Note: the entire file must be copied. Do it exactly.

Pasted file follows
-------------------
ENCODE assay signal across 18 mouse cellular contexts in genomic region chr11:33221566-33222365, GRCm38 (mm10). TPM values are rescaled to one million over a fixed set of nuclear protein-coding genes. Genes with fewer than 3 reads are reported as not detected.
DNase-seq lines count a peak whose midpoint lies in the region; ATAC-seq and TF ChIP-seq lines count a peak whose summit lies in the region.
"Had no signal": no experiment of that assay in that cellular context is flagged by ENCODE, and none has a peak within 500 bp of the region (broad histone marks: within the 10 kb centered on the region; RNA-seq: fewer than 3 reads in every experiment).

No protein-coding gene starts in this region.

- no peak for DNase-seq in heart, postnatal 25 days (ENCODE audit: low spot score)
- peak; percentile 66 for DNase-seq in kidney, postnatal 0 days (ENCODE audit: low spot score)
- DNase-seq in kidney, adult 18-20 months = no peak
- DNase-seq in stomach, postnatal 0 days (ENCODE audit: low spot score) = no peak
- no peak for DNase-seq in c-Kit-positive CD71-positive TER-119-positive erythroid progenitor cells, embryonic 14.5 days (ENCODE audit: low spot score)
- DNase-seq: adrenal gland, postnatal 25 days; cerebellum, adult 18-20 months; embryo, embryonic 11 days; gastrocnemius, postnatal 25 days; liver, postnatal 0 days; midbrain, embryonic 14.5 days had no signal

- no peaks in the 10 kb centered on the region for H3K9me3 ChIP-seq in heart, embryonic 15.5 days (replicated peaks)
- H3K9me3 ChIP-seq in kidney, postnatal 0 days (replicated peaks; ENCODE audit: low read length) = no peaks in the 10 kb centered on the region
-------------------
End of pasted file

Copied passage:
ENCODE assay signal across 18 mouse cellular contexts in genomic region chr11:33221566-33222365, GRCm38 (mm10). TPM values are rescaled to one million over a fixed set of nuclear protein-coding genes. Genes with fewer than 3 reads are reported as not detected.
DNase-seq lines count a peak whose midpoint lies in the region; ATAC-seq and TF ChIP-seq lines count a peak whose summit lies in the region.
"Had no signal": no experiment of that assay in that cellular context is flagged by ENCODE, and none has a peak within 500 bp of the region (broad histone marks: within the 10 kb centered on the region; RNA-seq: fewer than 3 reads in every experiment).

No protein-coding gene starts in this region.

- no peak for DNase-seq in heart, postnatal 25 days (ENCODE audit: low spot score)
- peak; percentile 66 for DNase-seq in kidney, postnatal 0 days (ENCODE audit: low spot score)
- DNase-seq in kidney, adult 18-20 months = no peak
- DNase-seq in stomach, postnatal 0 days (ENCODE audit: low spot score) = no peak
- no peak for DNase-seq in c-Kit-positive CD71-positive TER-119-positive erythroid progenitor cells, embryonic 14.5 days (ENCODE audit: low spot score)
- DNase-seq: adrenal gland, postnatal 25 days; cerebellum, adult 18-20 months; embryo, embryonic 11 days; gastrocnemius, postnatal 25 days; liver, postnatal 0 days; midbrain, embryonic 14.5 days had no signal

- no peaks in the 10 kb centered on the region for H3K9me3 ChIP-seq in heart, embryonic 15.5 days (replicated peaks)
- H3K9me3 ChIP-seq in kidney, postnatal 0 days (replicated peaks; ENCODE audit: low read length) = no peaks in the 10 kb centered on the region